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Storage life for new tires(4 posts)

Storage life for new tiresVlad the Impaler
Jun 20, 2001 6:11 PM
I was planning on stocking up on tires if I run into a "too good to pass up" sale. My questions are, do tires have an indefinite life if they are stored? My second question is, would you recommend storing them bundled up as they are when purchased (Axial Pros) or should I store them unpackaged and round?
Indefinite is a long timeKerry Irons
Jun 20, 2001 7:11 PM
Tires stored in a reasonably cool and dry place will last for several years (5 anyway) without any serious deterioration. Leaving them tied up runs the risk (but not certainty) of a crease or kink. Just let them assume a natural shape.
re: Storage life for new tiresDINOSAUR
Jun 20, 2001 7:50 PM
I've starting doing the same thing. Whenever I see a killer deal on tires, I order two or three. I open up the container and let them hang in my garage until they are ready for use. They are a lot easier to put on my rims if all the folds and creases are gone. I can't see storing them for an extended period of time, perhaps no more than a couple of months. I've purchased older model tires at my LBS and they seem to wear very quickly. Perhaps the rubber compound breaks down after awhile. I went through a Conti GP3000 in 500 miles. Back in the "old days" tubular tires were hung in cool, dry places and aged like fine wine. Maybe that's how you should store your tires. Like Kerry stated, I wouldn't leave them boxed up and folded. It's also nice to have the security to have a couple of new tires ready for use, nothing worse than slashing a sidewall on a new tire. My tires usually get trashed the first couple of weeks after I start using them, or they last until they wear out, there seems to be no in between...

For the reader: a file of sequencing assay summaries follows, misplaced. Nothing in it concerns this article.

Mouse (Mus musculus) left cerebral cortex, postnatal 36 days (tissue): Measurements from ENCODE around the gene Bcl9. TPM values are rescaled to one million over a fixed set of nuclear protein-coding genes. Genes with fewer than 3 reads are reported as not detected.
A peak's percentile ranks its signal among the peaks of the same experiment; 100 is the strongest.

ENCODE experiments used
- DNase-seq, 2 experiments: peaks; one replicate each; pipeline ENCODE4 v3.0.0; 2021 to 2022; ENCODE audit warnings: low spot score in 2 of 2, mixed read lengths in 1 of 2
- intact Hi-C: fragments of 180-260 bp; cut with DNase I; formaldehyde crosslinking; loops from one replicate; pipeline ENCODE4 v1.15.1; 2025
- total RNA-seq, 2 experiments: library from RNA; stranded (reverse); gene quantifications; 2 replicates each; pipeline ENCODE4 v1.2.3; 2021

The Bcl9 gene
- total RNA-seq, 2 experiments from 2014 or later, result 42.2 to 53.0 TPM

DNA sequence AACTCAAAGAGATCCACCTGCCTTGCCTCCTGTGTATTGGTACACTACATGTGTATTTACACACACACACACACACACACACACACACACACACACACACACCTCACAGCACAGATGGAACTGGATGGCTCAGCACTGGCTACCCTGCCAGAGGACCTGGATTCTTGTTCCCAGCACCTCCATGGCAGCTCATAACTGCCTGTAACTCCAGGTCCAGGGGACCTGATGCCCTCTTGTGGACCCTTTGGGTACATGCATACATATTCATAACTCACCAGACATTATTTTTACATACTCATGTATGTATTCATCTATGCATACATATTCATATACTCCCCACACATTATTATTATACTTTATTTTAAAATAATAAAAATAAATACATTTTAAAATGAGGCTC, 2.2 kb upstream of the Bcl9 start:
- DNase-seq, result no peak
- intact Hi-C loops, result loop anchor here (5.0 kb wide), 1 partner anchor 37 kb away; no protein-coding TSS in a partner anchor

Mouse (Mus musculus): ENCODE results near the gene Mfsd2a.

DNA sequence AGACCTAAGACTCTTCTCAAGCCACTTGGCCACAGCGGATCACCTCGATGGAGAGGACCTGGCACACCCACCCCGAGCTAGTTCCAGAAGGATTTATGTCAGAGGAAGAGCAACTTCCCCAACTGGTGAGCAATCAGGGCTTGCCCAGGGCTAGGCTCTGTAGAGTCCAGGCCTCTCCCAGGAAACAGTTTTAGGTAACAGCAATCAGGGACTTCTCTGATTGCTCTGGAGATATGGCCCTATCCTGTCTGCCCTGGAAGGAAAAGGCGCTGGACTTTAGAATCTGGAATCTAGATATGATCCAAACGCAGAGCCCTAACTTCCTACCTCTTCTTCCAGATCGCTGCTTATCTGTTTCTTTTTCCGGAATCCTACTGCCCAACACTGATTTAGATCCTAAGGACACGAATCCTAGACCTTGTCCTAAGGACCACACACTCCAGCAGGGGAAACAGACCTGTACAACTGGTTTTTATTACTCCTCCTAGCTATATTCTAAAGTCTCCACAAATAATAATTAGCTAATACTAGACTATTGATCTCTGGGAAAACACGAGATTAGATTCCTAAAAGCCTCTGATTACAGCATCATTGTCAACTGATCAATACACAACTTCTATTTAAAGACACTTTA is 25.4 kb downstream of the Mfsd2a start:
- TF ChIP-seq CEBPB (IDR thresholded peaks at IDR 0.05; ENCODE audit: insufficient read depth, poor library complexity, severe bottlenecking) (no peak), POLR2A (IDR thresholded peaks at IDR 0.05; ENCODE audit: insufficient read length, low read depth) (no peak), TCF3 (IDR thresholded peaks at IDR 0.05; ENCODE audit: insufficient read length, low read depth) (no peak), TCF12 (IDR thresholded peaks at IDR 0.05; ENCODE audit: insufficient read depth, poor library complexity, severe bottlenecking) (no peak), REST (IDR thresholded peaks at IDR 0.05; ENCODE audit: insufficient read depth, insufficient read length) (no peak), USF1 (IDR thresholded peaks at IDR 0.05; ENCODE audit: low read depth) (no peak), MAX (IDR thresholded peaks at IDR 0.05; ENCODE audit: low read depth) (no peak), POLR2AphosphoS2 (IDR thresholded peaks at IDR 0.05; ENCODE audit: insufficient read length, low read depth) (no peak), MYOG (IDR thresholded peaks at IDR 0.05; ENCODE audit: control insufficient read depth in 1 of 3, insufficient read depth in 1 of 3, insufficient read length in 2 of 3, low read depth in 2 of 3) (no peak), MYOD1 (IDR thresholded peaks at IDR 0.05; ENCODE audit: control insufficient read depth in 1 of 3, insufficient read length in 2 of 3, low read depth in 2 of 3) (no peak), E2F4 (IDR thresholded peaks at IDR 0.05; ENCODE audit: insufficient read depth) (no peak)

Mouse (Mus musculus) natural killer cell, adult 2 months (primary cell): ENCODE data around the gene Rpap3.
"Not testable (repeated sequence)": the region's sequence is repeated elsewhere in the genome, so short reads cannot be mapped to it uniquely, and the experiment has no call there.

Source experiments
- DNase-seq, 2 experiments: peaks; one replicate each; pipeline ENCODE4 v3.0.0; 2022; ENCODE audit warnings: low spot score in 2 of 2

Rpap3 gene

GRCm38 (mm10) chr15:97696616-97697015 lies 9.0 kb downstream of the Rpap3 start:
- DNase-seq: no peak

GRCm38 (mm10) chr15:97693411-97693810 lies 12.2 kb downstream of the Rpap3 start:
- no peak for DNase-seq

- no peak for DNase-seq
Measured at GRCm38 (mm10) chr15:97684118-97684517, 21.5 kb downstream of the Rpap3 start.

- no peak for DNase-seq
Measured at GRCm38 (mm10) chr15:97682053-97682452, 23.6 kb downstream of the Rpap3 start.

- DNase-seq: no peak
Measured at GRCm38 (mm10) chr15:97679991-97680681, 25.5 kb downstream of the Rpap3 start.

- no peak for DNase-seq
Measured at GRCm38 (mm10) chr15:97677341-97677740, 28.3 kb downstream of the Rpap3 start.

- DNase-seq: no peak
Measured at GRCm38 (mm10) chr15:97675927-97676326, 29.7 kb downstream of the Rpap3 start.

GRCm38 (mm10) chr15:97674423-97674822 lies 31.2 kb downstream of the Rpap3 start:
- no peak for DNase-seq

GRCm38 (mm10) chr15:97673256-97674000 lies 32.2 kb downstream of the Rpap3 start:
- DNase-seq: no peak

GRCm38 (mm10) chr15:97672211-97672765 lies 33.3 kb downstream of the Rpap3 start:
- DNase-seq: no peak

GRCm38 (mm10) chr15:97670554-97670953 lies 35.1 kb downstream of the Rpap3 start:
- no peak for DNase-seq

re: Storage life for new tiresMel Erickson
Jun 21, 2001 8:42 AM
The biggest enemy of tires is ozone. Don't store them where there is an electric motor nearby or in the same room, they generate ozone (basements aren't the best because there is often a fan motor in the furnace, dryer motor, washer motor, table saw, etc). Garages are not the best place where I live, but may be ok in a more temperate climate. My garage goes through some extreme temperature changes (110 in the summer and -20 in the winter, everything inbetween). I also agree to take them out of the box and let them relax. I store my rubber compound stuff in a large closet in my house, good air circulation, controlled temperature, no sunlight, no motors.